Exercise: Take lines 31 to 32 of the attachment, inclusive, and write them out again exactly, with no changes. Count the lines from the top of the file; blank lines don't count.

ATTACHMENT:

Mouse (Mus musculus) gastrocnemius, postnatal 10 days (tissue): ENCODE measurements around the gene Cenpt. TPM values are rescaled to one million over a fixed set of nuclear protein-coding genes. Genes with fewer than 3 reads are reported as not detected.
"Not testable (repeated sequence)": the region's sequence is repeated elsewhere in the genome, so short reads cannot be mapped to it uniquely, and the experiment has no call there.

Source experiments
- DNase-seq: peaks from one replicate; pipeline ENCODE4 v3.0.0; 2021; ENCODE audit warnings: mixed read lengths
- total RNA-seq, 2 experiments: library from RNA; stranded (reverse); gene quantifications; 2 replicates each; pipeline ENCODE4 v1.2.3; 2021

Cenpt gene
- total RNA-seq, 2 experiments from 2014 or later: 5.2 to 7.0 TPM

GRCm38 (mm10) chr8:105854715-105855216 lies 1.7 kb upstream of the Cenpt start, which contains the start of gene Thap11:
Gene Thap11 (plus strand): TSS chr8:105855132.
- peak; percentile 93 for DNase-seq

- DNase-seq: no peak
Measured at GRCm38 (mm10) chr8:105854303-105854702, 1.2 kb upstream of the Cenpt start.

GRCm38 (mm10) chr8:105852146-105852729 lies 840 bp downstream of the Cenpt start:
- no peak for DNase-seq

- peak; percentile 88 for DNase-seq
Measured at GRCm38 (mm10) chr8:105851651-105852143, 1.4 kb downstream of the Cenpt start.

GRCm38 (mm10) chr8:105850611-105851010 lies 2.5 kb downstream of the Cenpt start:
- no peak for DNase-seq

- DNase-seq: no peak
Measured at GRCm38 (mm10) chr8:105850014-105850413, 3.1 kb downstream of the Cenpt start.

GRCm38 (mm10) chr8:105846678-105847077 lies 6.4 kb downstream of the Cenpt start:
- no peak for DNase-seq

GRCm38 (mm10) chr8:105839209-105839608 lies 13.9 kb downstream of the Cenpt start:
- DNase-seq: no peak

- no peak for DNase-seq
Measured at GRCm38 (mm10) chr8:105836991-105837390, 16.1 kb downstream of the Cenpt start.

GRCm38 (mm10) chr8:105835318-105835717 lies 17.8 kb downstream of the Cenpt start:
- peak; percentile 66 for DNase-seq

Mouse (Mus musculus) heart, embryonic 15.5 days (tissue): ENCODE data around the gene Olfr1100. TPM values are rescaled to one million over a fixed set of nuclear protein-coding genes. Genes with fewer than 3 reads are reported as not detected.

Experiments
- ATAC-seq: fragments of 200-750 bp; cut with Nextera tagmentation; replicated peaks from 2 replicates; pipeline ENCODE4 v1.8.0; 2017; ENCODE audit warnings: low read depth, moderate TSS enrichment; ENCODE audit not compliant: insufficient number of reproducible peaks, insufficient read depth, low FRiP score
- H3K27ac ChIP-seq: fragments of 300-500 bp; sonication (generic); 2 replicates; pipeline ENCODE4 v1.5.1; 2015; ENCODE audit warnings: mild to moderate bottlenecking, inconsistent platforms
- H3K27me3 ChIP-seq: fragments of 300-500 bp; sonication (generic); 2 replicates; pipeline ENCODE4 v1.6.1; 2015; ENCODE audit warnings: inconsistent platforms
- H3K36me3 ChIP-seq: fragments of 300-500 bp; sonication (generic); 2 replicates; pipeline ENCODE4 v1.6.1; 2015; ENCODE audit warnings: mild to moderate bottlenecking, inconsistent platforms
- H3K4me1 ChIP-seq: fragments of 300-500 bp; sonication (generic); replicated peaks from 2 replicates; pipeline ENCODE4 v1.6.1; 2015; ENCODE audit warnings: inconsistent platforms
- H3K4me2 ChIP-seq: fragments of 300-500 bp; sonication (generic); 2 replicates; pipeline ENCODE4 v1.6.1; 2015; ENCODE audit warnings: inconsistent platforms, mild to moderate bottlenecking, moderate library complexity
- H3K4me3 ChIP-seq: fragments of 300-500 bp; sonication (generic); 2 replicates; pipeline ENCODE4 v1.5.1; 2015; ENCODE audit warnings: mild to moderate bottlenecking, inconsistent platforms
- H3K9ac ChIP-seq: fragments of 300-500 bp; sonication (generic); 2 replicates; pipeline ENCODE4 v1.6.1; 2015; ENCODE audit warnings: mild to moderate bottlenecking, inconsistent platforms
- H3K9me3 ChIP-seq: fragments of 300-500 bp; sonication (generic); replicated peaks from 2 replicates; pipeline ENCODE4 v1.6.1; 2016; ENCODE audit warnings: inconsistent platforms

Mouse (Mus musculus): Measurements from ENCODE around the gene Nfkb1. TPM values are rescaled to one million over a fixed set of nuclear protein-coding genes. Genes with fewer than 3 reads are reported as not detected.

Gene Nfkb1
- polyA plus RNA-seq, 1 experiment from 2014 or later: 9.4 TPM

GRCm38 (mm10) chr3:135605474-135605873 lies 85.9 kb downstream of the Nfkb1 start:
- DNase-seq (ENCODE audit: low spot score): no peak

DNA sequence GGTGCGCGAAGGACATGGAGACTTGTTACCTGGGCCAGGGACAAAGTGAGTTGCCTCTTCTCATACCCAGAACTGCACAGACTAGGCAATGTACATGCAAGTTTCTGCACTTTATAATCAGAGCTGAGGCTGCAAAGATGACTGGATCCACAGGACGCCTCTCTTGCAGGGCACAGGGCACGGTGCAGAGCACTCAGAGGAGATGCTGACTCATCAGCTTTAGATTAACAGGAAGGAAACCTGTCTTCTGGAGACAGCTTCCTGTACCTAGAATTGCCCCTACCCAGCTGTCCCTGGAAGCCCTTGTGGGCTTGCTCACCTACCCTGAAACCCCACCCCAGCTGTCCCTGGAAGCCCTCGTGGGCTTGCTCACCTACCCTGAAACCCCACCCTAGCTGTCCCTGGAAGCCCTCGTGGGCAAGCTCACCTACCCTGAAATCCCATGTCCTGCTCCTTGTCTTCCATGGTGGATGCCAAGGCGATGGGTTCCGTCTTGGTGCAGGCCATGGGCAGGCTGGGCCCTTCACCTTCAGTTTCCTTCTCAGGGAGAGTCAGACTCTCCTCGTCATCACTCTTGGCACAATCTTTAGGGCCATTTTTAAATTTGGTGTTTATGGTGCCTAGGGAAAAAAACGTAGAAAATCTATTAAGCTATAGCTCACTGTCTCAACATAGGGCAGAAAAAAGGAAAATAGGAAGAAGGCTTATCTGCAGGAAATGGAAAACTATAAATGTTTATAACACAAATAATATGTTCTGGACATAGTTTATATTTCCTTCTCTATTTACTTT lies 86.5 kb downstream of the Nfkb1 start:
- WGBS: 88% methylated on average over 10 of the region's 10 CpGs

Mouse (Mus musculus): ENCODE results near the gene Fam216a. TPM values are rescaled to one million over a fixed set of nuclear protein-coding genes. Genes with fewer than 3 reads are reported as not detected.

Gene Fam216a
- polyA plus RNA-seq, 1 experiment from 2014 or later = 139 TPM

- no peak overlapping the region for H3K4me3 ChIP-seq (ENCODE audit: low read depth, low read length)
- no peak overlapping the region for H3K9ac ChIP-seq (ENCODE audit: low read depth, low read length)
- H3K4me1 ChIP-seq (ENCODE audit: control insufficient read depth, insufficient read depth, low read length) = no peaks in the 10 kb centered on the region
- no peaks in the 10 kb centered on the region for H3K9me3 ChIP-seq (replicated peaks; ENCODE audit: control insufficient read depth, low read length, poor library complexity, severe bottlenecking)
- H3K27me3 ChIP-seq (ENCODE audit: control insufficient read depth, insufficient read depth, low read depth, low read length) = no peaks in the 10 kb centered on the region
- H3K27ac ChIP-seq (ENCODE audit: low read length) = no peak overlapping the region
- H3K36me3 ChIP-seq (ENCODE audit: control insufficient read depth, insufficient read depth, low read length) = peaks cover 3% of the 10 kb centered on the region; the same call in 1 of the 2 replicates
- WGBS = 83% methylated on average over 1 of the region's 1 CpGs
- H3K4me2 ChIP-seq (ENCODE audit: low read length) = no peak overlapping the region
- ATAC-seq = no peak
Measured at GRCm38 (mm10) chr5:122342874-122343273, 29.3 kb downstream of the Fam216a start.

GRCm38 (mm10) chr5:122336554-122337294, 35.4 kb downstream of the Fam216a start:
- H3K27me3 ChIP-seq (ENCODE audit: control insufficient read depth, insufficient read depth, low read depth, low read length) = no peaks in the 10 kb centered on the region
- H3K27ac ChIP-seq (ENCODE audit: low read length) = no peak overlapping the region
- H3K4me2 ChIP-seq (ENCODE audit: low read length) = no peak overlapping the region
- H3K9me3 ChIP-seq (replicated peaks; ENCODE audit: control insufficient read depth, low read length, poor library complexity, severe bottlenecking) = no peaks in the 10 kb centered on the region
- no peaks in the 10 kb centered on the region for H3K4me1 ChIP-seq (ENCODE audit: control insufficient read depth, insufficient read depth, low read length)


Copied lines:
- ATAC-seq: fragments of 200-750 bp; cut with Nextera tagmentation; replicated peaks from 2 replicates; pipeline ENCODE4 v1.8.0; 2017; ENCODE audit warnings: low read depth, moderate TSS enrichment; ENCODE audit not compliant: insufficient number of reproducible peaks, insufficient read depth, low FRiP score
- H3K27ac ChIP-seq: fragments of 300-500 bp; sonication (generic); 2 replicates; pipeline ENCODE4 v1.5.1; 2015; ENCODE audit warnings: mild to moderate bottlenecking, inconsistent platforms